alexa Dose-response relationship of oral insulin spray in healthy subjects.
Infectious Diseases

Infectious Diseases

Journal of AIDS & Clinical Research

Author(s): Cernea S, Kidron M, Wohlgelernter J, Modi P, Raz I, Cernea S, Kidron M, Wohlgelernter J, Modi P, Raz I

Abstract Share this page

Abstract OBJECTIVE: To evaluate the pharmacodynamic and pharmacokinetic properties and the dose-ranging effects of an oral insulin spray in comparison with subcutaneous regular insulin. RESEARCH DESIGN AND METHODS: In this randomized, five-way, cross-over study, seven healthy volunteers were assessed under euglycemic clamp and received four different doses of oral spray and one dose of subcutaneous regular insulin. RESULTS: The time to maximum insulin concentration was shorter for oral insulin than for subcutaneous insulin (25.9 +/- 9 vs. 145.7 +/- 49.5 min, P < 0.05). Maximum serum insulin levels (C(max)) were comparable between the subcutaneous and 20 puffs of oral insulin (39.1 +/- 19.6 vs. 34.0 +/- 7.4 microU/ml, NS). The Ins-AUC(0-120) (area under the curve from 0 to 120 min for serum insulin) (339.8 +/- 218, 681.3 +/- 407, and 1,586.7 +/- 8 microU/ml, P < 0.05) and C(max) (7.6 +/- 2.8, 16.4 +/- 9.3, and 39.1 +/- 19.6 microU/ml, P < 0.005) proved a dose-response relationship for the three doses of oral insulin (5, 10, and 20 puffs, respectively). Oral insulin had an earlier onset of action (31.7 +/- 12 vs. 77.8 +/- 3 min, P < 0.05), earlier peak (44.2 +/- 10 vs. 159.2 +/- 68 min, P < 0.05), and a shorter duration of action (85.1 +/- 25 vs. 319.2 +/- 45 min, P < 0.05) compared with subcutaneous insulin. The maximum metabolic effect (1.7 +/- 1.0, 3.09 +/- 1.7, and 4.6 +/- 1.5 mg . kg(-1) . min(-1), P < 0.05) and the GIR-AUC(0-120) (amount of glucose infused from 0 to 120 min) (106.7 +/- 74.3, 162.9 +/- 116.1, and 254 +/- 123 mg/kg) increased in a dose-dependent relationship for the three doses. CONCLUSIONS: Oral insulin was absorbed in direct relation to the amount given and had a faster onset and a shorter duration of action compared with subcutaneous regular insulin. A dose-response relationship in the absorption and metabolic effect of the oral insulin was noted.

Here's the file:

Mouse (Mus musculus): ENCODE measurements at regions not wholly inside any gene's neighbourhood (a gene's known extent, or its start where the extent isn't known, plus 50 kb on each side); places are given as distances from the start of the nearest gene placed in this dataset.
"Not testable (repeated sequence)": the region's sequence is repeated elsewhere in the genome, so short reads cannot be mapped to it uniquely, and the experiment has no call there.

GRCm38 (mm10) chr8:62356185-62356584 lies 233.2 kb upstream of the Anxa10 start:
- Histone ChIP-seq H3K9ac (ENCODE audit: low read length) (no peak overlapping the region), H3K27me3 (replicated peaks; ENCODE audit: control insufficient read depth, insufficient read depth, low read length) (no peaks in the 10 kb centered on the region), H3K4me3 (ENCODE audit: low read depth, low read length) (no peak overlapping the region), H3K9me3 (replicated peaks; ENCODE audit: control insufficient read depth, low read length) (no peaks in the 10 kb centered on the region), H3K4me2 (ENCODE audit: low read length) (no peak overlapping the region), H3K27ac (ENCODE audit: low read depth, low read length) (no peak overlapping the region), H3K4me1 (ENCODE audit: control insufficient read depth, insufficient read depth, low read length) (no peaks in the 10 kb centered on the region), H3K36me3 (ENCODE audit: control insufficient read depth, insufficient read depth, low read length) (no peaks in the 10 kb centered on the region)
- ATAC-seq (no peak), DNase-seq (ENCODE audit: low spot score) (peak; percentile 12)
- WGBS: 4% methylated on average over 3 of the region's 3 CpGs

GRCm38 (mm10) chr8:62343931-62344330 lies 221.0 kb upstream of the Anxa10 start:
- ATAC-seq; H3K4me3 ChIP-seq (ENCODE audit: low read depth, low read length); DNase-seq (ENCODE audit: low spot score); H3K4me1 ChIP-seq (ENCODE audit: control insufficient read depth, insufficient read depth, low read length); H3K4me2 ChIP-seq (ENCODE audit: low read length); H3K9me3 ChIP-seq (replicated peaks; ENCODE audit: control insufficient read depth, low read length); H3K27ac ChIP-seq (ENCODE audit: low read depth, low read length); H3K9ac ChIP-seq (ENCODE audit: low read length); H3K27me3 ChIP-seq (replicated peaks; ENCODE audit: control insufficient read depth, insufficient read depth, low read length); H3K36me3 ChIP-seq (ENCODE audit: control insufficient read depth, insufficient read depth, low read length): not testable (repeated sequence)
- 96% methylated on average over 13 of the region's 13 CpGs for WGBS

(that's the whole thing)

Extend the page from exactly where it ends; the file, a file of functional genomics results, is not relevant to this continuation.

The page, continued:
This article was published in Diabetes Care and referenced in Journal of AIDS & Clinical Research

Relevant Expert PPTs

Relevant Speaker PPTs

Recommended Conferences

Peer Reviewed Journals
 
Make the best use of Scientific Research and information from our 700 + peer reviewed, Open Access Journals
International Conferences 2017-18
 
Meet Inspiring Speakers and Experts at our 3000+ Global Annual Meetings

Contact Us

 
© 2008-2017 OMICS International - Open Access Publisher. Best viewed in Mozilla Firefox | Google Chrome | Above IE 7.0 version
adwords